And despite the obscure history of the tradition, getting coined often comes with a history lesson. Minnesota Army National Guard Major General Neal Loidolt, commander of the 34th Infantry Division (“Red Bull”), takes coining seriously.
“I always take the time to show the Soldier the coin first and remind them that on one side is a red bull on a Mexican olla [a clay cooking pot]. On the other side is a list of the battles and campaigns the division has fought in,” says Loidolt. “I tell them that this division served the most consecutive days in combat in WWII, and the most consecutive days in combat for a brigade combat team in Iraq. The award of a coin from a division with this storied a history is indeed an honor, and they are now members of a rare group of Soldiers to have earned the coin.”
Upon receiving a coin from Loidolt, a Soldier once asked him about the 34th’s WWII history … and almost instantly appeared to lose interest in the answer. Says Loidolt: “When I went to retrieve the coin from his hand to show him, he may have suspected that I would keep it because he immediately shoved it in his pocket and said he no longer needed the explanation.”
Rest assured, Soldier. There are no take-backs in coining.
Whether large or small, simple or ornate, every challenge coin stands for something meaningful. For those tasked with designing a coin, careful consideration goes into choosing its symbols and words—and getting them just right results in a medallion that’s every bit as rewarding to give as to get.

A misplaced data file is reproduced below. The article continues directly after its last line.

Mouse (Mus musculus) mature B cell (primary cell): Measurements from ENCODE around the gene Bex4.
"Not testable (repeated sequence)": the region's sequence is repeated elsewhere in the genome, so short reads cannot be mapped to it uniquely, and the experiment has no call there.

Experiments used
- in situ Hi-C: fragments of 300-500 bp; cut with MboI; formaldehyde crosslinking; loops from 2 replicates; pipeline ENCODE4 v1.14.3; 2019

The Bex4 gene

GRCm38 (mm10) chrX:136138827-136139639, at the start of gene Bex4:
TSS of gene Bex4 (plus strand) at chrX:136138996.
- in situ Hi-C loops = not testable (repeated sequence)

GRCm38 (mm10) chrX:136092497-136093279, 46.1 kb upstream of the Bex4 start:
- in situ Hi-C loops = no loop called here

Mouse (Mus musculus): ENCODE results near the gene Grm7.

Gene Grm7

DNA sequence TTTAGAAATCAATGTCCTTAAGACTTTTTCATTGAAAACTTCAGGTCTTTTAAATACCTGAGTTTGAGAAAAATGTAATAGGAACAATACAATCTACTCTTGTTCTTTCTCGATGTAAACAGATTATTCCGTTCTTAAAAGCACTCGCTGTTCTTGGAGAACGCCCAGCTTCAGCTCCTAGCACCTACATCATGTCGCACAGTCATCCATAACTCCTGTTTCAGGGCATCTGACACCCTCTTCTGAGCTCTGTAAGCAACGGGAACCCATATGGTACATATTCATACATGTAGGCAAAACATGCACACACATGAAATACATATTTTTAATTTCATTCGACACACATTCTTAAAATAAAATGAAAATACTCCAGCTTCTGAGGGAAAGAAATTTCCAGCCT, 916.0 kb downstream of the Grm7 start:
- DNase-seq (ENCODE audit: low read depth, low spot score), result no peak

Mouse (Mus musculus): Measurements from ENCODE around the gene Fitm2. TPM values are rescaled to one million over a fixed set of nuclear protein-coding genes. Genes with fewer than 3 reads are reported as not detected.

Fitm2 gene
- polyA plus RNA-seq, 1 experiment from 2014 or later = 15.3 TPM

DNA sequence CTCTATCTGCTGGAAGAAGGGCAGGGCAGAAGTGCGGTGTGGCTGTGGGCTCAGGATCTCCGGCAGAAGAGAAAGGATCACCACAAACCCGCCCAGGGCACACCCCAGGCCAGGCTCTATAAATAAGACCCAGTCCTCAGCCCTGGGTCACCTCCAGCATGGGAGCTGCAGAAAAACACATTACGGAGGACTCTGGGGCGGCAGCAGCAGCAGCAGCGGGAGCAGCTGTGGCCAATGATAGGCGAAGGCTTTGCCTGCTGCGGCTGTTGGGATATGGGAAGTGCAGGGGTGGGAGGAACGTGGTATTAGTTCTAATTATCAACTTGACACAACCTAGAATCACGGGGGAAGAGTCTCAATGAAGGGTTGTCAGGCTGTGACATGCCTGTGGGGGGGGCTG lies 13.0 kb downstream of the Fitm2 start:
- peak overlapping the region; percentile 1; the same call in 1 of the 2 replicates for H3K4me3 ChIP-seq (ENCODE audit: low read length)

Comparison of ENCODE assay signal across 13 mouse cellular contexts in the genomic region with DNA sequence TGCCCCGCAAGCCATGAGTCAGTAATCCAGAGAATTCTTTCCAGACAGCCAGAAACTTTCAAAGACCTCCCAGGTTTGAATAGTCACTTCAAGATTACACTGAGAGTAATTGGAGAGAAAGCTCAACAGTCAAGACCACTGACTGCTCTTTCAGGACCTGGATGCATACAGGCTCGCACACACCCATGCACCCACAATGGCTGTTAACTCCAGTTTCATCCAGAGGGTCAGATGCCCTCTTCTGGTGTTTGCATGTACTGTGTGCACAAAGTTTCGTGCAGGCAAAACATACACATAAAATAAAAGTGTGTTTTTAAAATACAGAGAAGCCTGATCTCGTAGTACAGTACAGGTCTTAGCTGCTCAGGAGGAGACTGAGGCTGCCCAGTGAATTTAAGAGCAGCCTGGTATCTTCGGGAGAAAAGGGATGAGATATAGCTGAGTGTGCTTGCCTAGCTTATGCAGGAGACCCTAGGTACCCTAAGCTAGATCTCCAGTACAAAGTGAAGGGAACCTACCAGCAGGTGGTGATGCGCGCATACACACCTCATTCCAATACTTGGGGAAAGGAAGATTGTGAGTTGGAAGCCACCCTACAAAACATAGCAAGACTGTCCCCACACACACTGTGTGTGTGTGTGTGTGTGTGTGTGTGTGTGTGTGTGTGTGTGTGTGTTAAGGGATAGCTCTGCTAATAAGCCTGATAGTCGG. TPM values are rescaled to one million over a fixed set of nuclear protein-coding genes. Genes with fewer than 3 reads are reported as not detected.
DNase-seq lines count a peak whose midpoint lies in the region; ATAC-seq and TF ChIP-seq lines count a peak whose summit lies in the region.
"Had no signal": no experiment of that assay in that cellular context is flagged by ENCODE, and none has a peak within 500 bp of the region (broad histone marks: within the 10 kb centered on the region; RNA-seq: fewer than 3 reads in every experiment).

Command Sergeant Major of the Army National Guard Christopher Kepner says he “wanted a design that represented the organization our Soldiers serve in—that was about the esprit de corps and the history of the organization.” Here, he breaks down the elements he used when creating his coin.
Fiscal and ethical guidelines for purchasing challenge coins using appropriated funds are outlined in DA Memo 600-70.
THREE COINING MEMORIES
Coin of: GEN (Ret.) Peter Chiarelli, 32nd vice chief of staff of the Army
Given to: A member of Chiarelli’s transportation detail during a 2009 National Guard Association conference
“I opened his door and saluted as he exited the vehicle. Graciously, he returned my salute and shook my hand in the usual coin delivery fashion. He certainly didn’t have to do it, and I appreciated he took the time.”
Coin of: The late COL Van T. Barfoot, who received the Medal of Honor for his heroic actions in WWII
Given to: A reporter who interviewed him weeks before his death in 2012
“This is one of the most cherished and prized pieces of military memorabilia I have.”
Coin of: GEN (Ret.) Ray Odierno, former commanding general of U.S. forces in Iraq
Given to: A Black Hawk pilot who, in 2009, flew the general and his staff throughout the northern half of Iraq
“For me, the significance of the coin comes less from the mission itself and more from the fact that it represents our status as the rulers of utility aviation in north Iraq. That feels pretty special.”